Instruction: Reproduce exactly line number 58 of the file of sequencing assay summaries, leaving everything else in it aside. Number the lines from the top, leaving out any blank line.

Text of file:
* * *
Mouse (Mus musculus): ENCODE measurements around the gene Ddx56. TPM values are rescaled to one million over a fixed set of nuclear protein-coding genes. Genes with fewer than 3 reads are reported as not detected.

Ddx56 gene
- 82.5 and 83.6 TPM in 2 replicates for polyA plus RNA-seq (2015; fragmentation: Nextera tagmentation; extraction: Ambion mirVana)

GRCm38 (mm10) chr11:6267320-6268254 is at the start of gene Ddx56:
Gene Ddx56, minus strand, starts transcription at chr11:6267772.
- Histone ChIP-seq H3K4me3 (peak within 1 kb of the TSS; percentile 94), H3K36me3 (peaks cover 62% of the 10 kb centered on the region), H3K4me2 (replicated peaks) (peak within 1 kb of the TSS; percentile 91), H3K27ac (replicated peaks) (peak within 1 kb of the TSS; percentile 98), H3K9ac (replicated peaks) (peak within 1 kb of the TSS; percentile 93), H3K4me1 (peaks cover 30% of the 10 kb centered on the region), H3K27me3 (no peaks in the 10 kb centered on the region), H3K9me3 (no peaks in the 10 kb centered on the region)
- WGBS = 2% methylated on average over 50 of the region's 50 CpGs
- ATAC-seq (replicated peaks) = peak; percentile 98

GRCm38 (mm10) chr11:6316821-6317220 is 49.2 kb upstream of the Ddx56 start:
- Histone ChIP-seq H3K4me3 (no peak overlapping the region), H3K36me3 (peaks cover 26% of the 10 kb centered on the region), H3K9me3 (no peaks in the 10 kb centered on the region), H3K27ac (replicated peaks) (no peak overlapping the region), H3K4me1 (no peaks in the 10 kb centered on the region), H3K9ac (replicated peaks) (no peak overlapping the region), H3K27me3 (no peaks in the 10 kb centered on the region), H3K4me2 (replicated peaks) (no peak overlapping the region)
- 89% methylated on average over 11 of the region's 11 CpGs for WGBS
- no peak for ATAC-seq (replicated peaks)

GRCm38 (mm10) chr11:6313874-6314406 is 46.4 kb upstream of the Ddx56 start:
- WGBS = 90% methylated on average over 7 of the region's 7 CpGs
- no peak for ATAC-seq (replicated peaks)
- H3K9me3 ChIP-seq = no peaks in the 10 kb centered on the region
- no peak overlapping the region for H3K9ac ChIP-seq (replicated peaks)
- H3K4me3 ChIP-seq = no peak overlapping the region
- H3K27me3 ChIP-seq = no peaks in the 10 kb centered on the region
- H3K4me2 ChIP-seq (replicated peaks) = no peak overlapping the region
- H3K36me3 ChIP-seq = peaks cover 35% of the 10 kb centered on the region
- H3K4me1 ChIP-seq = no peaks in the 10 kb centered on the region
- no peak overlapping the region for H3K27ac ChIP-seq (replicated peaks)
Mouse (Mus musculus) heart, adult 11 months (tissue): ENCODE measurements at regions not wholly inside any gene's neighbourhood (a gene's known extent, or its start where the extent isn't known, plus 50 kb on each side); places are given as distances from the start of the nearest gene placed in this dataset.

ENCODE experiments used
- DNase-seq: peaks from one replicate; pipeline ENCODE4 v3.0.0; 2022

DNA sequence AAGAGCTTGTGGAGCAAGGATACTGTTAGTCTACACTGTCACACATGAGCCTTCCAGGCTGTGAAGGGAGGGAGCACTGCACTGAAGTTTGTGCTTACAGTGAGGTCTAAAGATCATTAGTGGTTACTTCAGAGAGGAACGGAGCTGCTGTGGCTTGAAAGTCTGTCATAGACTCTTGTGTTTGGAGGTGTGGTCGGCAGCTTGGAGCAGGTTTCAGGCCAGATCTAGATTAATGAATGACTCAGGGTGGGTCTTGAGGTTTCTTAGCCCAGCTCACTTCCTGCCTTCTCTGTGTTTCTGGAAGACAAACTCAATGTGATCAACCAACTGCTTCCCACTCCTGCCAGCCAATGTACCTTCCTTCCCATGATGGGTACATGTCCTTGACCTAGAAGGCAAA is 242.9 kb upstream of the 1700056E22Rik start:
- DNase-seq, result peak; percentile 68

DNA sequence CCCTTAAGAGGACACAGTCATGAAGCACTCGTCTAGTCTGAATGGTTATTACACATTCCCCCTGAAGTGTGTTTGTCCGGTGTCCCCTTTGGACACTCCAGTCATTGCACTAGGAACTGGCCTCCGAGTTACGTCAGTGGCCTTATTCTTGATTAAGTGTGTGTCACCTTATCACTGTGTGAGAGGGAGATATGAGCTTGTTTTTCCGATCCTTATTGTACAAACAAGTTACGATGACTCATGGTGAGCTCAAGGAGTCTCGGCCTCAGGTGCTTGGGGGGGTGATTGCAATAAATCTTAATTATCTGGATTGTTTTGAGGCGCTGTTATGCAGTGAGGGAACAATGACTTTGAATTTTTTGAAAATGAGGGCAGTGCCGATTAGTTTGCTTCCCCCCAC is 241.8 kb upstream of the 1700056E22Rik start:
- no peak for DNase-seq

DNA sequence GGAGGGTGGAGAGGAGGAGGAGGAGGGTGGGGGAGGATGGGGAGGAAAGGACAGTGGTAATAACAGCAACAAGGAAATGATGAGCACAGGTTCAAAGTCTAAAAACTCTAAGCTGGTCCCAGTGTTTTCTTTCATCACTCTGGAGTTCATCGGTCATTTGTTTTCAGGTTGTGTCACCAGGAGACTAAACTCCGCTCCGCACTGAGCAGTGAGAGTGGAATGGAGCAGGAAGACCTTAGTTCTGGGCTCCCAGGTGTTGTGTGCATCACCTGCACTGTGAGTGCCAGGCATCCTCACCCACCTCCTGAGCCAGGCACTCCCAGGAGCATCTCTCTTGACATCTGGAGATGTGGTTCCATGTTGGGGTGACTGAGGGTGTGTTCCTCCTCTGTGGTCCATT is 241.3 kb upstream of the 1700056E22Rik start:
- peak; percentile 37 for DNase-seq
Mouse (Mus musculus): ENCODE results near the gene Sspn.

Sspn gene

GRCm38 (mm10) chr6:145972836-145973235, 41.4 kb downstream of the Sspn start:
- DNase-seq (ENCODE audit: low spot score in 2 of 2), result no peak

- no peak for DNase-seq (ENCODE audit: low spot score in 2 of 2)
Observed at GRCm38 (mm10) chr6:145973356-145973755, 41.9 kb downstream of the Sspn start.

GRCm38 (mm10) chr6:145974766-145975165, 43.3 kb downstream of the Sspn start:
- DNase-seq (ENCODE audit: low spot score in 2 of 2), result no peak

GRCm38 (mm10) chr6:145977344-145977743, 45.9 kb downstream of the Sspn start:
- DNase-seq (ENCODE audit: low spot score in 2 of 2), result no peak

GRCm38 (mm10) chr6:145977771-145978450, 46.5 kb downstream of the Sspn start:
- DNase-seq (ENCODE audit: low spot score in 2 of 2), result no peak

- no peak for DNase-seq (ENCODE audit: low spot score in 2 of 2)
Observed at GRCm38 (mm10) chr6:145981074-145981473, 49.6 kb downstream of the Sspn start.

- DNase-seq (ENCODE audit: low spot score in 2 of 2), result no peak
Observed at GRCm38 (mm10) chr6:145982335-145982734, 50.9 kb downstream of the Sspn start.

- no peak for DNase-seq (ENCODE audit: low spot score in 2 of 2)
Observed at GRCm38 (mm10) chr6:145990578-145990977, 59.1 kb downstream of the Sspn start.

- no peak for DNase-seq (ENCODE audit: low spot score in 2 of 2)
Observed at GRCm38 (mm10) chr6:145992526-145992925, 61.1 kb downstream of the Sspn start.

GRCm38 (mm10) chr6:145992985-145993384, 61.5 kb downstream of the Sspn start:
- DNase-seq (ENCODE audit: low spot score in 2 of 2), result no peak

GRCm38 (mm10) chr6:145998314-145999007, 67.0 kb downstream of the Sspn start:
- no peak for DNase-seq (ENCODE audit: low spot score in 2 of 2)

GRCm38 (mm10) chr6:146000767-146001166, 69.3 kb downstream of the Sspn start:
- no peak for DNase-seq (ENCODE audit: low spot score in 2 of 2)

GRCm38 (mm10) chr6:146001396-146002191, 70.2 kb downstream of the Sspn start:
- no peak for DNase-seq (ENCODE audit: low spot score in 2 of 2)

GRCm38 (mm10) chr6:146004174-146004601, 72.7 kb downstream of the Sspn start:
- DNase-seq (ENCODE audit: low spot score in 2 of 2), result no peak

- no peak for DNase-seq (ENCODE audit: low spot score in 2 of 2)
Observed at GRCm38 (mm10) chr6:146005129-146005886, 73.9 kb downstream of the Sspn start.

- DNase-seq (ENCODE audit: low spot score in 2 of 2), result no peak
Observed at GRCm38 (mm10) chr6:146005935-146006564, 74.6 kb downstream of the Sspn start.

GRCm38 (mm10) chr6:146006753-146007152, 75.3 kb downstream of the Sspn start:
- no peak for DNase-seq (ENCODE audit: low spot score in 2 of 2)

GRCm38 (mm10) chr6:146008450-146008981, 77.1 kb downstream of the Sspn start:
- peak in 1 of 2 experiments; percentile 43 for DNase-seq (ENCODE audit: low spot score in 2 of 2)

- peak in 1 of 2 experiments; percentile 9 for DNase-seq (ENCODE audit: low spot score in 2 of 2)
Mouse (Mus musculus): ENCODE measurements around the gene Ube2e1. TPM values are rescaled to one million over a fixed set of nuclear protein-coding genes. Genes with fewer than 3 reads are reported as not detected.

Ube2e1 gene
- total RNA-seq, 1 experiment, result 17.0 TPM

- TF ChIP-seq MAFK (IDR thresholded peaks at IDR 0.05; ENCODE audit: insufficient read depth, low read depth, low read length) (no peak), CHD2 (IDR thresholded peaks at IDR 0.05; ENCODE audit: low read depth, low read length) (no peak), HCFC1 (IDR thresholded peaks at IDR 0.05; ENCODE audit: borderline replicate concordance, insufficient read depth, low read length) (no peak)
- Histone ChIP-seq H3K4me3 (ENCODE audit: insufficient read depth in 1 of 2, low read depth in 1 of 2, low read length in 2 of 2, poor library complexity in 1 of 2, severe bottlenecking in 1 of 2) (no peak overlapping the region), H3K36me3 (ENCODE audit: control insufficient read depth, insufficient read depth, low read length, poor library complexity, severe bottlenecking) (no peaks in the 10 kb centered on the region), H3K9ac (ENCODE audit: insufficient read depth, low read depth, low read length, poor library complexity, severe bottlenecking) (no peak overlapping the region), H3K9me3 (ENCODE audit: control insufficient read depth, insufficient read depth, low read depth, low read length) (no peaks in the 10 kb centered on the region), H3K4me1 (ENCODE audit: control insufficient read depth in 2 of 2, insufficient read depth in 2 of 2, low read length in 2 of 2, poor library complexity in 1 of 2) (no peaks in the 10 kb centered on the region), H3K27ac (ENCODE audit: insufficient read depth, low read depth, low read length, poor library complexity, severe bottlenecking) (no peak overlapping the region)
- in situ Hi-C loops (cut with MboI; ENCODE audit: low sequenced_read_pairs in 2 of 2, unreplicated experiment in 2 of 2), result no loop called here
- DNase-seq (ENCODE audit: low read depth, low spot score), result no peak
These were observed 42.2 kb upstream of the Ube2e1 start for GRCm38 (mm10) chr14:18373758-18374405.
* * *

- no peak for DNase-seq (ENCODE audit: low spot score in 2 of 2)